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Why is Your Home Loan EMI Still High?

IndianMoney.com Research Team | Posted On Friday, November 01,2019, 05:38 PM

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Why is Your Home Loan EMI Still High?

 

 

With the banks announcing rate cuts the borrowers of car loan, home loan and personal loan are sure to be benefitted. But if your home loan rates are still high here is what you can do:

Rates Are about To Come Down:

Many borrowers are unaware of the fact that the rate cuts announced by the lender apply only to new borrowers of home loan. Home loans of many existing borrowers are mainly base rate loans if they are with the bank or are prime lending rate loan if they are with the NBFCs.

Now the MLCR has replaced the base rate for banks. So home loans avail between 2010 to 2016 falls under the base rate system or the PLR system depending on the bank or the NBFC from which it is availed. Lenders are reluctant to pass on lower rates to borrowers under the PLR system which is why they are still paying an interest rate of 9% or more.

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See Also: 3 Major Banks Reduce Home Loan Interest Rates

Do you have an MCLR Home Loan but your EMIs are still high?

Now despite the rate cuts announced by banks, you may not get benefitted immediately. This is because the reset period of the banks varies from one bank to the other. For example, the home loan reset period for SBI is one year whereas it is 6 months for Kotak Mahendra Bank.

As per the regulation of RBI, the banks can keep the reset period up to a maximum of 1 year. So to enjoy the benefits of the MLCR rate cuts you have to wait out the reset period.

What is an MCLR reset date?

The reset period of the home loan is generally mentioned in the loan agreement. MLCR reset dates refer to the date on which the MLCR will be reset to reflect the new interest rate. Banks are allowed to reset the MLCR rates annually or half-yearly or quarterly. However, as per RBI guidelines the maximum reset period for home loans in 1 year. So, if your bank is yet to reset the MLCR rates you have to wait till your MLCR reset date.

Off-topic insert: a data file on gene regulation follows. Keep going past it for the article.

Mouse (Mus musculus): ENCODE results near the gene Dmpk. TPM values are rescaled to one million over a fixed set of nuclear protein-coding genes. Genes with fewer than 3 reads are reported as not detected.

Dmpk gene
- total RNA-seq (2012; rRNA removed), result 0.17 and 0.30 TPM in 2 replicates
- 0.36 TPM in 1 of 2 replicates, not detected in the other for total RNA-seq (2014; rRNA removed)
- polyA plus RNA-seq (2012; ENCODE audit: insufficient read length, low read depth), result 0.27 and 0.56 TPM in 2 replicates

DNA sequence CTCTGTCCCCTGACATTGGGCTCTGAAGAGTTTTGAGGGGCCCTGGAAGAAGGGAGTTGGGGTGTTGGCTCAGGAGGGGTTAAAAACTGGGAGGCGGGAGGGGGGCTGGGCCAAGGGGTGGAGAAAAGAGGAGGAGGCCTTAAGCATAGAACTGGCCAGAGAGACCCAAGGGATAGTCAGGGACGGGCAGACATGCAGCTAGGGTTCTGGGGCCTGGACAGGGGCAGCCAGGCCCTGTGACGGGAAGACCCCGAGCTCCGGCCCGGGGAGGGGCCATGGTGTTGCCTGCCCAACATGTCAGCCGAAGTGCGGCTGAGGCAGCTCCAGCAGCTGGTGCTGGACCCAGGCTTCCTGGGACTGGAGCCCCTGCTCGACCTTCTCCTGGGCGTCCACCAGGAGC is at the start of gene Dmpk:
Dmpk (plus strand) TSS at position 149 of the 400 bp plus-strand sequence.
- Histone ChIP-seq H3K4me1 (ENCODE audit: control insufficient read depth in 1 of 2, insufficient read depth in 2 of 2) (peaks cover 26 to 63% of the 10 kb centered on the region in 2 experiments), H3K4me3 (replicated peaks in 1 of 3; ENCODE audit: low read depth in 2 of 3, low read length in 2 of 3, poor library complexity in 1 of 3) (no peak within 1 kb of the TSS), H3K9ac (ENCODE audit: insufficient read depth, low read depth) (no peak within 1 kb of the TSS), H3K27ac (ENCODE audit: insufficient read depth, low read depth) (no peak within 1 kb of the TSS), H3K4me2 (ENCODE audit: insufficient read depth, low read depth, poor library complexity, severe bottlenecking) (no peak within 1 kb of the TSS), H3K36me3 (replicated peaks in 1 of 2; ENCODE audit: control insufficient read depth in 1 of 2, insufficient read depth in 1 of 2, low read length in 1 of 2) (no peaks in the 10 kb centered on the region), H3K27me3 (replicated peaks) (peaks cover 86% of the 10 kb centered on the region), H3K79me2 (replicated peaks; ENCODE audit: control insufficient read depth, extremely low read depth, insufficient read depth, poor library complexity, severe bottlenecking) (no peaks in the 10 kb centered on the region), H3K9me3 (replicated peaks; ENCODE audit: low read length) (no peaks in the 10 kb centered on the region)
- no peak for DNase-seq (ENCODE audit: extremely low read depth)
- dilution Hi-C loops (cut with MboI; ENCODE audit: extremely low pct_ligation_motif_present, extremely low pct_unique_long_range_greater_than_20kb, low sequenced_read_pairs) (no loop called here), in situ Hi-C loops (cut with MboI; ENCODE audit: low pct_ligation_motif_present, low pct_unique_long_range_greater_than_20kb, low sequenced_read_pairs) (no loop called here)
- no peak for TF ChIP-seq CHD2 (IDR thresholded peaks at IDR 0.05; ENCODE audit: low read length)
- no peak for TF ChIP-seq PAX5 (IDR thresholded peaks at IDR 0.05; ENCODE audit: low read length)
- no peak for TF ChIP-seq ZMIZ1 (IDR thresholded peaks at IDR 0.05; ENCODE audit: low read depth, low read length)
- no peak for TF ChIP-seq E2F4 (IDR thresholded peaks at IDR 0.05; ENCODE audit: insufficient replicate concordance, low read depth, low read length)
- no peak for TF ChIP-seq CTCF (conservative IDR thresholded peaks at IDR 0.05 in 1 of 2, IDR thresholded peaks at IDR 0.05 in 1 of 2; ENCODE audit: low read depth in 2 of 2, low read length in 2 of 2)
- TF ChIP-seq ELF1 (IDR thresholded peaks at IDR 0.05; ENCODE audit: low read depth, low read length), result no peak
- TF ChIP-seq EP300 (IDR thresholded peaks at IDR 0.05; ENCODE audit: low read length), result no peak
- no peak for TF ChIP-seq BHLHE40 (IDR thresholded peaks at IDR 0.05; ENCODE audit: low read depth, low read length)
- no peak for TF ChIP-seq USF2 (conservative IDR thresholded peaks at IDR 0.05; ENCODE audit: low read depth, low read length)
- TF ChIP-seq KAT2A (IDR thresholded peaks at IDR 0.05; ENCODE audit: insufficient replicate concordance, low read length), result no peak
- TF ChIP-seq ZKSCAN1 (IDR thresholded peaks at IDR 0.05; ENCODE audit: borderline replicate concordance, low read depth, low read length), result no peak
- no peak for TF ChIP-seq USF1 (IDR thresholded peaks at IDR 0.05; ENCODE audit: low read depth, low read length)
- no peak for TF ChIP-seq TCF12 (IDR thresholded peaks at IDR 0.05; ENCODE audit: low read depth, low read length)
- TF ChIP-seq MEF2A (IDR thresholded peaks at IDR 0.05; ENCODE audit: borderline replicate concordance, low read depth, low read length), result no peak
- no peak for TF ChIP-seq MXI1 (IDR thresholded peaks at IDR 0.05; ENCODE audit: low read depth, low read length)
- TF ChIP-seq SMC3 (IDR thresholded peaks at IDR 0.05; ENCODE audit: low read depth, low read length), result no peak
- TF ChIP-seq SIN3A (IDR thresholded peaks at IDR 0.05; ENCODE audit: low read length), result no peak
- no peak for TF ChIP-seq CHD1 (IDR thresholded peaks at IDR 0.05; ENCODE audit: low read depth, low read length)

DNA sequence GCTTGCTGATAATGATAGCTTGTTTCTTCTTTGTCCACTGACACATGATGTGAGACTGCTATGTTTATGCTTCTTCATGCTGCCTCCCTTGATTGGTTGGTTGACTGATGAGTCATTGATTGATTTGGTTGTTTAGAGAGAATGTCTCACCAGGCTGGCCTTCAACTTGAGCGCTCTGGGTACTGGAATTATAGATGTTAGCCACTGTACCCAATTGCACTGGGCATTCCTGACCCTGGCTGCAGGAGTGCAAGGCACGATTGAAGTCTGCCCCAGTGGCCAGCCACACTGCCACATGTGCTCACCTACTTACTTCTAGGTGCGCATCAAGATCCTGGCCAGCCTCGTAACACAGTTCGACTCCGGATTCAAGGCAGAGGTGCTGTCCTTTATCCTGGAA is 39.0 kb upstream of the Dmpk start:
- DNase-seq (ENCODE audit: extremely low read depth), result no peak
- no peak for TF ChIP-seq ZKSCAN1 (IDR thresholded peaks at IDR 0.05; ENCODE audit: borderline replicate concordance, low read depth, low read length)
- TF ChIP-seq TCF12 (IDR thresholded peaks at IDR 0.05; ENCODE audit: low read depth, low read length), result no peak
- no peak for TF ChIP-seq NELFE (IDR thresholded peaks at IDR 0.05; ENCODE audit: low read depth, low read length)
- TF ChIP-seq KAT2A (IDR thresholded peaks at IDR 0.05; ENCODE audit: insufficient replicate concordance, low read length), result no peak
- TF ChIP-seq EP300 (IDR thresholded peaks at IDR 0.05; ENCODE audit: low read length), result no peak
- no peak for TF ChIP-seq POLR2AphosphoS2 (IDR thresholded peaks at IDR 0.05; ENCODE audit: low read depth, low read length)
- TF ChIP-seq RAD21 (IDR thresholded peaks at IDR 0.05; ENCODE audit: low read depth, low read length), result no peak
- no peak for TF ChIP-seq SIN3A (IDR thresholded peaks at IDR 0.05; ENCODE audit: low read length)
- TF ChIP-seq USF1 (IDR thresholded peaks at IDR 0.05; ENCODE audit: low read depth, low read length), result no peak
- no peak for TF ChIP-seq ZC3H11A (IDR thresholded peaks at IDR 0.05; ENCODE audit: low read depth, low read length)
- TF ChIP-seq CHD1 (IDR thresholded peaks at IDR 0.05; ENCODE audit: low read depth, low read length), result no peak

See Also: MCLR Rate - Impact of MCLR on Home Loans

Your lender’s MCLR rate has been reset but your loan rate is still high?

In such a scenario you need to find out whether your home loan is based on a floating interest rate or not. Home loans availed with floating interest rate will be able to enjoy lower rate cuts. If your home loan has a fixed interest rate then you have to pay the same interest throughout the tenure.

There is also another variant of home loan where the interest rates remain fixed for the initial period of 3 to 5 years. Once the initial period is over these loans automatically becomes floating-rate loans.

A second reason why your EMI may still be high is if your loan clause states that you need to initiate a request for the new rates to get implemented. Most lenders include such clause in their loan agreement. However, the same does not apply when the rates are going up.

So, if your lender is charging you the old rates you can ask your lender to switch the rates to enjoy lower rates on your home loan. You may even have to pay a fee to make the switch. Often these are just one time charges.

See Also: How SBI Repo-Rate Linked Home Loan Works?

Still servicing a high Home Loan EMI? Here’s what you can do.

 Borrowers can consider switching their base rate home loans to MLCR loans. Though they are not pure floating rate loans their interest rates are more often reset. You can get benefitted through lower interest rates as soon as your MLCR is reset. The banks will consider the prevailing rates on the reset dates. Also whenever there will be changes in interest rate by RBI the MLCR will be impacted. To get the best deal, choose a lender who resets the MLCR every quarter.

Choosing another lender?

Changing your lender is a good idea. But before you take any action it is important to analyse the cost-benefit by changing your lender. This evaluation will tell you whether it is worth making the switch to a new lender.

To evaluate the overall benefit, you must calculate the cost of the loan transfer and the new EMI and calculate the difference.

You must also consider other loan costs like processing fees, stamp duty charges, legal fees and valuation charges. As per experts, this fee can estimate up to 5% of your present loan amount. So exercise caution when changing your lender.

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